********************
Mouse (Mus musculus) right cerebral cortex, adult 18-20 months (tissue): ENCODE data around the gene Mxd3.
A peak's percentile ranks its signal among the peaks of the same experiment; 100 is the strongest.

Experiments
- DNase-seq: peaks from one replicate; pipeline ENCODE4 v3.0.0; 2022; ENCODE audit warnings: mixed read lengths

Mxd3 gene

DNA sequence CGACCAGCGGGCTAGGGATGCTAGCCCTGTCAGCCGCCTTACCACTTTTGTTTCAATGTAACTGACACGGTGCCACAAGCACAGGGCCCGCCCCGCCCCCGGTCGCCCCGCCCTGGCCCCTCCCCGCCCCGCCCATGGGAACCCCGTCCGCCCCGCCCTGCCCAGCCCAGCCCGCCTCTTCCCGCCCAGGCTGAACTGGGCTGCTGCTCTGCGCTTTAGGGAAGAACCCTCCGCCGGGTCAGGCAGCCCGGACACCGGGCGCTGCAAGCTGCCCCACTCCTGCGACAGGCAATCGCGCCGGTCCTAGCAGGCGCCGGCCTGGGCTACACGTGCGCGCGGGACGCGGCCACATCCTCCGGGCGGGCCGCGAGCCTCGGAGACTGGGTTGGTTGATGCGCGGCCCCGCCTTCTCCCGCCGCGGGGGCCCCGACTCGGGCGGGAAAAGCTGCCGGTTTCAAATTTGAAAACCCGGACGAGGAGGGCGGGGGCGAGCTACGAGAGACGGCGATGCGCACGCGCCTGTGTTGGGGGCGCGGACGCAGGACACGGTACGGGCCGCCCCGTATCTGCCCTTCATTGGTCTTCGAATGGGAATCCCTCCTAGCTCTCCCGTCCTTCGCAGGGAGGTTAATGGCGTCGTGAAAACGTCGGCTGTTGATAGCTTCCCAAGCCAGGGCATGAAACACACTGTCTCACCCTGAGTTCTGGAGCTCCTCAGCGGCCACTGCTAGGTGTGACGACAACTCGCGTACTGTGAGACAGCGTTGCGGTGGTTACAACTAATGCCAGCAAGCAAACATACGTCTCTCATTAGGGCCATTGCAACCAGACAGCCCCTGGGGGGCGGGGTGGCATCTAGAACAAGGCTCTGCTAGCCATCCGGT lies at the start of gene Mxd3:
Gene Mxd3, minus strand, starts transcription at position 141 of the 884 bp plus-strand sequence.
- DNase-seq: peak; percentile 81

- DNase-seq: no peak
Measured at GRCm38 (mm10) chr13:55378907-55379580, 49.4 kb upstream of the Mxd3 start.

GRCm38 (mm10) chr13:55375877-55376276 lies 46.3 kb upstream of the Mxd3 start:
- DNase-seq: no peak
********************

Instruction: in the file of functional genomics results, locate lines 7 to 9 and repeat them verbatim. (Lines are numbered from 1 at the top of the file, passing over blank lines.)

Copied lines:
Gene Mxd3, minus strand, starts transcription at position 141 of the 884 bp plus-strand sequence.
- DNase-seq: peak; percentile 81

- DNase-seq: no peak